The ACRPS hosted a lecture by Dr Mahjoob Zweiri, Head of the School of Humanities at Qatar University and former head of Iranian studies at the UK's Durham University. The speaker was introduced by ACRPS Assistant Researcher, who spoke of the importance of the topic at hand and mentioned the speaker's many publications in Arabic, Farsi and English.

Dr Zweiri, whose lecture was titled "Revolutionary Iran One Year After the Arab Revolutions: Notes on Iran's Foreign Policy and its Ramifications", began his discussion with the remark that the reaction of Iran to the Arab revolutions "was probably one of the most important questions facing the Arabs today". Dr Zweiri then went on to ask the question, "Did Iran's foreign policy change with the Arab revolutions?" To which the answer was a firm yes; Iranian decision-makers and the country's cultural and political elite, he went on to suggest, were very much caught off-guard by the revolutions sweeping through the Arab countries.

This surprise was due, he suggested, to a wide-spread cultural belief amongst Iranians. "To them", he said "revolutions within an Islamic context were the exclusive preserve of Shia Islam". It was also true, according to Dr Zweiri, that the Iranian view was that the Arab countries were held together by brutal and oppressive political elites who were brought propped up by foreign colonial powers-something which the Iranians, Dr Zweiri pointed out, did not see in themselves.

Zweiri further went on to describe in detail how the attitudes of the Iranian public and also the country's political decision-makers towards the Arab revolutions varied from country to country. He gave special mention to the large degree of attention paid by Iranians to the revolution a country which, despite it not having normal diplomatic relations with Iran for nearly 30 years, was felt by many Iranians to have a close affinity with their own country, and a fellow host of a great civilization. As such, they were both keenly interested in Egyptian affairs and buoyed by the revolution there.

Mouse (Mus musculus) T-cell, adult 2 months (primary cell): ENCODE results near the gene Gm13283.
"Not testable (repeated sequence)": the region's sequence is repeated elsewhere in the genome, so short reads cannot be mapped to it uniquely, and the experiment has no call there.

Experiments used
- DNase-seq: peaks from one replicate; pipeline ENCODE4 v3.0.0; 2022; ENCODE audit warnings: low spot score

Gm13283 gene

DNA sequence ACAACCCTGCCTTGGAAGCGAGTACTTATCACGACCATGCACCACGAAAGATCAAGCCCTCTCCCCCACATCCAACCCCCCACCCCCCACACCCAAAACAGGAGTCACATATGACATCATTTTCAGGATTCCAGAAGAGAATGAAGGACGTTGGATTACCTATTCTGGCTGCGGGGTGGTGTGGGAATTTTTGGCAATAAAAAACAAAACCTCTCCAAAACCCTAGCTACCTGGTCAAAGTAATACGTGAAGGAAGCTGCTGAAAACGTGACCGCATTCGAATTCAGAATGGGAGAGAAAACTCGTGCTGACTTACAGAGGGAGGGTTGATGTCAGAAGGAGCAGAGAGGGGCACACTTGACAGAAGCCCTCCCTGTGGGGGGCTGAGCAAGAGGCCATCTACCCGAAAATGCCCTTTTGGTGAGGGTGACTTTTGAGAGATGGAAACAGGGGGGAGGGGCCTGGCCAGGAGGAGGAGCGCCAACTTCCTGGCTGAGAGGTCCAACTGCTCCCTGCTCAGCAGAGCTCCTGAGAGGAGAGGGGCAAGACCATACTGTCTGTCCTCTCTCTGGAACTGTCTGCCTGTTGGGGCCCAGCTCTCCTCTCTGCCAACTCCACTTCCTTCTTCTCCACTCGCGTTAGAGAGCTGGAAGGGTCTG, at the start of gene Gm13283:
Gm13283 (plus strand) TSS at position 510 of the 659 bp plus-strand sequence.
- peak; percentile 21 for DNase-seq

In the case of Libya, while, again, the country under its previous regime did not enjoy a "healthy" friendship with Iran: this time due to the disappearance of Lebanese cleric Imam Musa Sadr, ostensibly in Libya. Nonetheless, the Iranians felt the ability to  criticize the way the revolution there was handled, pointing out, in Iranian media coverage, how destructive the NATO bombardment had been. Zweiri also suggested that the Iranians were also behaving along sectarian lines in the case of Bahrain, but pointed out that Saudi Arabia's intervention on the small island helped provoke Iranian ire on this issue. Most of the lecture was then devoted to a more detailed discussion of the revolution underway in the Arab country which was most closely associated with Iran: Syria. Zweiri made clear throughout that the Iranian leadership was committed to ensuring that the Syrian regime would remain in place, but that Iran would find it difficult to achieve everything on its geostrategic plate at once, particularly if Russian support for the Assad regime proved, as he expected it would, less than steadfast.

Arguably the most important conclusion drawn by Zweiri, however, and the one with the most broad appeal, was the suggestion that Iran had now lost its moral superiority: it was no longer the country's only revolutionary regime. Moreover, such a fact would have an impact on Iran's own domestic political affairs, with the Iranian Green movement very much emboldened by the events in neighboring countries.